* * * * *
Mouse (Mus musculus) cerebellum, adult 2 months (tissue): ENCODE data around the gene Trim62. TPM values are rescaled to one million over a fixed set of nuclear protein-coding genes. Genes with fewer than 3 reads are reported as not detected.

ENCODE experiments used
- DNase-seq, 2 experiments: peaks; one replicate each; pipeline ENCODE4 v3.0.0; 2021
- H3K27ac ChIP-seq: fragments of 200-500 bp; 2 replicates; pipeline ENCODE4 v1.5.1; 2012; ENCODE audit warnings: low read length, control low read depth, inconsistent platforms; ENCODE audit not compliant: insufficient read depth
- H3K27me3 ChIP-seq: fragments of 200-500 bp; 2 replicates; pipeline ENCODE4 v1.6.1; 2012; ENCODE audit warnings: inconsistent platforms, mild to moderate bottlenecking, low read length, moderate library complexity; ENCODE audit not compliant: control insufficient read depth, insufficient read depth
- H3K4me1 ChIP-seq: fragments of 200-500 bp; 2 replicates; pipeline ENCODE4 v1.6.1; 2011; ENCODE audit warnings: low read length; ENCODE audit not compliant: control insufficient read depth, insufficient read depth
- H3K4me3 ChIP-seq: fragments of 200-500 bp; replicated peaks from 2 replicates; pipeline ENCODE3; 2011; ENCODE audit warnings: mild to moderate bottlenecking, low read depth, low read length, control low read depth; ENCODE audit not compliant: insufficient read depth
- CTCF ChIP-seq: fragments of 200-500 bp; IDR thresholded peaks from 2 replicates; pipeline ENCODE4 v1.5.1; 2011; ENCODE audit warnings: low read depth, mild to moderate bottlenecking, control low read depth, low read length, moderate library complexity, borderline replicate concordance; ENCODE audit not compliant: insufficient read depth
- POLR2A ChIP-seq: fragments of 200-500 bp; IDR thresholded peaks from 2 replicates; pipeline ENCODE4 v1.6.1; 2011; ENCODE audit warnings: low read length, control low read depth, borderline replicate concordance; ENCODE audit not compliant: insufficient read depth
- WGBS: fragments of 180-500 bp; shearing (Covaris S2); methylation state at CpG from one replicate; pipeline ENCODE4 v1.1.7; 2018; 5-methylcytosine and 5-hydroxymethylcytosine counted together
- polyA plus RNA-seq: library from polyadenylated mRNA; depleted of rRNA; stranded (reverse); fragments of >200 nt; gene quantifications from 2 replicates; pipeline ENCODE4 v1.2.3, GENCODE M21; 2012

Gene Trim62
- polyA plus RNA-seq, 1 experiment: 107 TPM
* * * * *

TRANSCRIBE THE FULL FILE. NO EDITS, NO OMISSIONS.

Mouse (Mus musculus) cerebellum, adult 2 months (tissue): ENCODE data around the gene Trim62. TPM values are rescaled to one million over a fixed set of nuclear protein-coding genes. Genes with fewer than 3 reads are reported as not detected.

ENCODE experiments used
- DNase-seq, 2 experiments: peaks; one replicate each; pipeline ENCODE4 v3.0.0; 2021
- H3K27ac ChIP-seq: fragments of 200-500 bp; 2 replicates; pipeline ENCODE4 v1.5.1; 2012; ENCODE audit warnings: low read length, control low read depth, inconsistent platforms; ENCODE audit not compliant: insufficient read depth
- H3K27me3 ChIP-seq: fragments of 200-500 bp; 2 replicates; pipeline ENCODE4 v1.6.1; 2012; ENCODE audit warnings: inconsistent platforms, mild to moderate bottlenecking, low read length, moderate library complexity; ENCODE audit not compliant: control insufficient read depth, insufficient read depth
- H3K4me1 ChIP-seq: fragments of 200-500 bp; 2 replicates; pipeline ENCODE4 v1.6.1; 2011; ENCODE audit warnings: low read length; ENCODE audit not compliant: control insufficient read depth, insufficient read depth
- H3K4me3 ChIP-seq: fragments of 200-500 bp; replicated peaks from 2 replicates; pipeline ENCODE3; 2011; ENCODE audit warnings: mild to moderate bottlenecking, low read depth, low read length, control low read depth; ENCODE audit not compliant: insufficient read depth
- CTCF ChIP-seq: fragments of 200-500 bp; IDR thresholded peaks from 2 replicates; pipeline ENCODE4 v1.5.1; 2011; ENCODE audit warnings: low read depth, mild to moderate bottlenecking, control low read depth, low read length, moderate library complexity, borderline replicate concordance; ENCODE audit not compliant: insufficient read depth
- POLR2A ChIP-seq: fragments of 200-500 bp; IDR thresholded peaks from 2 replicates; pipeline ENCODE4 v1.6.1; 2011; ENCODE audit warnings: low read length, control low read depth, borderline replicate concordance; ENCODE audit not compliant: insufficient read depth
- WGBS: fragments of 180-500 bp; shearing (Covaris S2); methylation state at CpG from one replicate; pipeline ENCODE4 v1.1.7; 2018; 5-methylcytosine and 5-hydroxymethylcytosine counted together
- polyA plus RNA-seq: library from polyadenylated mRNA; depleted of rRNA; stranded (reverse); fragments of >200 nt; gene quantifications from 2 replicates; pipeline ENCODE4 v1.2.3, GENCODE M21; 2012

Gene Trim62
- polyA plus RNA-seq, 1 experiment: 107 TPM